This post was written by Daniel Kadar.

Implementing whistleblowing hotlines in France has caused significant concern for companies implementing such hotlines globally, as French regulation had considerably narrowed their scope with the major threat of considering non-compliant hotlines as null and void.

Times have changed: a couple of months ago, the French CNIL adopted an important modification of its unique authorisation policy AU-004 dedicated to whistleblowing hotlines, last revised in 2010. Initially, the companies were only allowed to collect and record through a whistleblowing hotline any serious situation related to banking, accounting, financial, and fight against corruption areas, as well as any facts involving compliance with the applicable competition law – but only to “answer to a legislative or regulatory requirement”.

Every time the planned policy fell outside this very limited scope, the company had to ask the CNIL an individual authorization with very limited chances of success, besides an exception concerning harassment.

To face those increasing requests – more than 60 between 2011 and 2013 – the CNIL amended its AU-004 in two ways:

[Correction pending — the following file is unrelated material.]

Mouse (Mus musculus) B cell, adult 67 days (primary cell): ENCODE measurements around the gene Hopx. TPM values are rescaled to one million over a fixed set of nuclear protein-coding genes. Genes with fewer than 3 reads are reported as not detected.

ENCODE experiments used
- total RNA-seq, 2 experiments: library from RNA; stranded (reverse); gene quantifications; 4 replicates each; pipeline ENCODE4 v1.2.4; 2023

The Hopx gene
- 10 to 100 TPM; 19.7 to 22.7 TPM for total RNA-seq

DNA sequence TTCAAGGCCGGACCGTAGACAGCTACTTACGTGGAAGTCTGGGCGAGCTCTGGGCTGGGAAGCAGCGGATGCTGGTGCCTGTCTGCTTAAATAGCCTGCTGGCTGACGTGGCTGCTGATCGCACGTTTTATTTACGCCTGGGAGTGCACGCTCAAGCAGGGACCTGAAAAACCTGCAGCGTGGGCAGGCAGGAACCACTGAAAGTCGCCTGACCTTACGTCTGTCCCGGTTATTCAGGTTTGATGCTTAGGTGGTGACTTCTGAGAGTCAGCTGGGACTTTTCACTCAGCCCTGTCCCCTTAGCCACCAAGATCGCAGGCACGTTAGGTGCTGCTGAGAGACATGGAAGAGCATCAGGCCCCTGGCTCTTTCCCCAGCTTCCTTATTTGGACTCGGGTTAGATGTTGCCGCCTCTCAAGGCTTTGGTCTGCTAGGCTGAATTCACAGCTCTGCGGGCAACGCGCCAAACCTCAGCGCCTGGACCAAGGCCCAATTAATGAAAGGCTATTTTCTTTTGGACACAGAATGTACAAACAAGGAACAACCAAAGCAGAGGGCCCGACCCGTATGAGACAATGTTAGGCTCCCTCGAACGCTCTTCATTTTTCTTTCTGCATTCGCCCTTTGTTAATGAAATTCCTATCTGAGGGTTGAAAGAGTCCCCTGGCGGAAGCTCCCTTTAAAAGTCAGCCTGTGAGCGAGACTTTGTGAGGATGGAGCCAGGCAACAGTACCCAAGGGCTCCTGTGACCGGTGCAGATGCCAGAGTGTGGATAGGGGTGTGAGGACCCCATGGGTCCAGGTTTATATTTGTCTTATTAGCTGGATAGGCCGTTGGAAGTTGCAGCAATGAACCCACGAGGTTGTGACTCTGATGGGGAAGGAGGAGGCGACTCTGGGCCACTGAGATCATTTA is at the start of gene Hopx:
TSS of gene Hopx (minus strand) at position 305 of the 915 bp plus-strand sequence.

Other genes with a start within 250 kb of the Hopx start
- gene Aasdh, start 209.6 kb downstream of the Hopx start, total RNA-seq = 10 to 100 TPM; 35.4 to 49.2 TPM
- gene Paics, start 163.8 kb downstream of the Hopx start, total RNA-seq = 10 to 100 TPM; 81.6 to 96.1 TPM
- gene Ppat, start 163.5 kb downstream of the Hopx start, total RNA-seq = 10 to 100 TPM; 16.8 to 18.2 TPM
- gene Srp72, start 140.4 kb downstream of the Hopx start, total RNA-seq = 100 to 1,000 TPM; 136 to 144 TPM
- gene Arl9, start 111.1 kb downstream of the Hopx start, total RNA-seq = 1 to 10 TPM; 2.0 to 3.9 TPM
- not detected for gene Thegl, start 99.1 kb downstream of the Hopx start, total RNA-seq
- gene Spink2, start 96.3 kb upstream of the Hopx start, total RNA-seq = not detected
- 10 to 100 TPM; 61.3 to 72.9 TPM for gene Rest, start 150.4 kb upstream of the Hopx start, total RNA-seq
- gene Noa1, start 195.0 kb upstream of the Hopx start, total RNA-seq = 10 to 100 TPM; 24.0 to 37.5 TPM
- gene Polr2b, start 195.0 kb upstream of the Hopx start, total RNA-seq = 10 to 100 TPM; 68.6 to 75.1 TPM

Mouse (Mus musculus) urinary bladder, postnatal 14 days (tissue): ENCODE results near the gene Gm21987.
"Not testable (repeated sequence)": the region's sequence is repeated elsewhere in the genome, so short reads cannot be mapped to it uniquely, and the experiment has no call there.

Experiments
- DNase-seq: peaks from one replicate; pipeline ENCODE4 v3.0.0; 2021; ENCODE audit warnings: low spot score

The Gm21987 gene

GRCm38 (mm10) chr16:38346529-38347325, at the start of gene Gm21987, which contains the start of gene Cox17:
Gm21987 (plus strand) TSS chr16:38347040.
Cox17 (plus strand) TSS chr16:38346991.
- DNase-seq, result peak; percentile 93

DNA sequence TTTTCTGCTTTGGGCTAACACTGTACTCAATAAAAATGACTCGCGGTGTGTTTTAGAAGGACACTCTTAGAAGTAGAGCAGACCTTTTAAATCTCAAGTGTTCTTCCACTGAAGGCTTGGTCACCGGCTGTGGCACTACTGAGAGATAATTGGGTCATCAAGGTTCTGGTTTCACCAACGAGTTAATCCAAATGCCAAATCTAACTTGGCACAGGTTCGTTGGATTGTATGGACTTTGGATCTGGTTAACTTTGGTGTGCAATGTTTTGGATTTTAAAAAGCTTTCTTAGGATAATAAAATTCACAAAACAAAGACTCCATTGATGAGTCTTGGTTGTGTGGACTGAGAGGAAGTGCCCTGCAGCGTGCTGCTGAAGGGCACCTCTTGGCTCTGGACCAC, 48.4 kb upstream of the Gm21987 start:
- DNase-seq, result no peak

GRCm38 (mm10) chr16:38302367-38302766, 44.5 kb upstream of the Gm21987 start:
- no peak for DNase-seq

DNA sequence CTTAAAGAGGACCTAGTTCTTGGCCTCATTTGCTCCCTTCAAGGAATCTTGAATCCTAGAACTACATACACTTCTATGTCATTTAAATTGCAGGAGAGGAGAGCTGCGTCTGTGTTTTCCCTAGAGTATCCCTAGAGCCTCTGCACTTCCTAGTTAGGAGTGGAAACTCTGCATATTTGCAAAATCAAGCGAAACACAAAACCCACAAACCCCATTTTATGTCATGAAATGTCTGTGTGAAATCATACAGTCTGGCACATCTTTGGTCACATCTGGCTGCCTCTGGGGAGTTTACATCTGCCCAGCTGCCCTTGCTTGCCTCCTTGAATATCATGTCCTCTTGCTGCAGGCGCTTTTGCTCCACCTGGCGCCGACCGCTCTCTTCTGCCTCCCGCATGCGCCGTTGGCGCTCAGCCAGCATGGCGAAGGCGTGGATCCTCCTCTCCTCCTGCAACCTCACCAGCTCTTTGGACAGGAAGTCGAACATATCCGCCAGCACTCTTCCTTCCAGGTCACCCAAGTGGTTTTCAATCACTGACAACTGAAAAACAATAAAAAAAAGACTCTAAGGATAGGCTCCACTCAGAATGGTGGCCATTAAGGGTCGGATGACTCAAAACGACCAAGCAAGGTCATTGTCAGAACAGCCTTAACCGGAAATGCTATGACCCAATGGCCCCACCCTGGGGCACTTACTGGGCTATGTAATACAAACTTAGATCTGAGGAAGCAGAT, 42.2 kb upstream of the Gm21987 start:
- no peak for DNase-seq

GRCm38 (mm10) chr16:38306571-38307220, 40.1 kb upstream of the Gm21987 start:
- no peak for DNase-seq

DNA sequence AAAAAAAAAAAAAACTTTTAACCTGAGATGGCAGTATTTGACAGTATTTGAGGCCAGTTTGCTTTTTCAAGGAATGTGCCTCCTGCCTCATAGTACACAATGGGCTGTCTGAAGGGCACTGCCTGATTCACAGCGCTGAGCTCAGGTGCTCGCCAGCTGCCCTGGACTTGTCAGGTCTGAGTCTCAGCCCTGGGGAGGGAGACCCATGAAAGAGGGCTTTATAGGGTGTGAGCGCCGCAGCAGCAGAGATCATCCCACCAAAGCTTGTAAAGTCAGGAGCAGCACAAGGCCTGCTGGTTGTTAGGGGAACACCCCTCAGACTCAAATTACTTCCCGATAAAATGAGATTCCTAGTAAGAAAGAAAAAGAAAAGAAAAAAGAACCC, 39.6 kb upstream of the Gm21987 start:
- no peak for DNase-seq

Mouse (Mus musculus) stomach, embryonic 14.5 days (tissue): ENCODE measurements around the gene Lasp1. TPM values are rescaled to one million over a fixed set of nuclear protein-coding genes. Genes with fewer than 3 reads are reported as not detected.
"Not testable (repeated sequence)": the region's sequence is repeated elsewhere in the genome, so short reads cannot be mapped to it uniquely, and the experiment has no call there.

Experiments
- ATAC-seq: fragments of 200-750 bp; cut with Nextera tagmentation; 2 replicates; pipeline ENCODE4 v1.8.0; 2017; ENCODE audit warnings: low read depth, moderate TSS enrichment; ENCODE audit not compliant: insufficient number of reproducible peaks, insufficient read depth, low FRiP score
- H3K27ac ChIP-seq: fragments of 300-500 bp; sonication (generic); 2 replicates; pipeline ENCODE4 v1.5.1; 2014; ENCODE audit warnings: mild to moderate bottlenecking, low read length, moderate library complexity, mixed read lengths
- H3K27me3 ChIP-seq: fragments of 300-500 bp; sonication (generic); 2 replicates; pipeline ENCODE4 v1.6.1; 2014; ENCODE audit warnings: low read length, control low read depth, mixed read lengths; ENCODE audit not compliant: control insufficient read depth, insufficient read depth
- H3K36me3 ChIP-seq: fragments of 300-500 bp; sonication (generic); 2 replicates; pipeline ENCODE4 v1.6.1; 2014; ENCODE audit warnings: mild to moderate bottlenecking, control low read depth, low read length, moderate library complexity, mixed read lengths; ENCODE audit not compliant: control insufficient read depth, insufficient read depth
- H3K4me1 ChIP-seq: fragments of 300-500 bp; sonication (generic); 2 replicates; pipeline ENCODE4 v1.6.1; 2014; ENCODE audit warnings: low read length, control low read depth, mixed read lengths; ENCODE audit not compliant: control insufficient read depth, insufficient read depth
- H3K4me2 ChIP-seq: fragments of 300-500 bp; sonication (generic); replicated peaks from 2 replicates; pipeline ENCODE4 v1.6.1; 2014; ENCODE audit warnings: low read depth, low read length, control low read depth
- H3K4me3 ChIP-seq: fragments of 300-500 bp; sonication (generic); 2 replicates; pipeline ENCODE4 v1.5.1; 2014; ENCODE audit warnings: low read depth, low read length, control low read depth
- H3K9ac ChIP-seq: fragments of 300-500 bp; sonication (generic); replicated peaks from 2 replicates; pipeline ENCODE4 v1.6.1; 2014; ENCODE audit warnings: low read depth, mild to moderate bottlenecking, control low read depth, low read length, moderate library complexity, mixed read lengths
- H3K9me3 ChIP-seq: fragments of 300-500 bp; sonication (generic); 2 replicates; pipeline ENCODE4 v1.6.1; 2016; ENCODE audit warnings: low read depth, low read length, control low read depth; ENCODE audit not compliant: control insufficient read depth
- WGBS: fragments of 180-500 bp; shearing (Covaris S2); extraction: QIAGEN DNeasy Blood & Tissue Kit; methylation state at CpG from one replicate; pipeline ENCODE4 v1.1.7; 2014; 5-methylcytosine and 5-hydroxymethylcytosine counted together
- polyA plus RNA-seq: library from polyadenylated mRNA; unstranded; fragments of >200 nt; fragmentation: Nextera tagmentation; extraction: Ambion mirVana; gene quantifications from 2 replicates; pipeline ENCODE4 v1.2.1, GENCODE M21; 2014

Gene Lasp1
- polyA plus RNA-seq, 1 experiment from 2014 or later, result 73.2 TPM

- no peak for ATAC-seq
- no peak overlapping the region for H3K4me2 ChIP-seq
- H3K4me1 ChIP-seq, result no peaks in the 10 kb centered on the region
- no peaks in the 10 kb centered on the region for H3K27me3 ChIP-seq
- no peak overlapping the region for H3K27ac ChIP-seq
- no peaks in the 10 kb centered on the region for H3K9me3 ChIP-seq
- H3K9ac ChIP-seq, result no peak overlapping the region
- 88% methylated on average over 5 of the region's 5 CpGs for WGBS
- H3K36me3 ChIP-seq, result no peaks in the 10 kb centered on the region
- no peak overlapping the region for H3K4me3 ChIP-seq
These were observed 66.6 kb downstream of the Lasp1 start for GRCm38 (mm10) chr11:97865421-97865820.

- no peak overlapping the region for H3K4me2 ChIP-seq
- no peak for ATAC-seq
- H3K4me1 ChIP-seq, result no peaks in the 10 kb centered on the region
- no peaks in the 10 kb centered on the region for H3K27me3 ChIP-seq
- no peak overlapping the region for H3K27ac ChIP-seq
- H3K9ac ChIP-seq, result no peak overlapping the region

• In addition to the areas already under its scope, the Commission extended the unique authorization system to environmental protection, fighting against discriminations and harassment in the workplace, and health, hygiene and security at work.
  • The AU-004 now applies in those areas to “answer a legislative requirement or a legitimate interest”.

In order to empower and protect users of such hotlines, the Commission has always insisted on the principle of an identification of the author of the alert , which has been reaffirmed. Nevertheless, the new applicable rules open the way towards anonymous alerts in exceptional cases, when “the gravity of the facts is established and the factual elements sufficiently detailed”. The Commission specifies that processing those anonymous alerts has to be surrounded with special precautions, such as a “preliminary examination, from its first consignee, on the opportunity of its diffusion within the scheme”.

With these amendments, the CNIL obviously seeks to ease, step by step, the use of whistleblowing hotlines in France, and to finally allow global compliance programs to be rolled out without too many exceptions.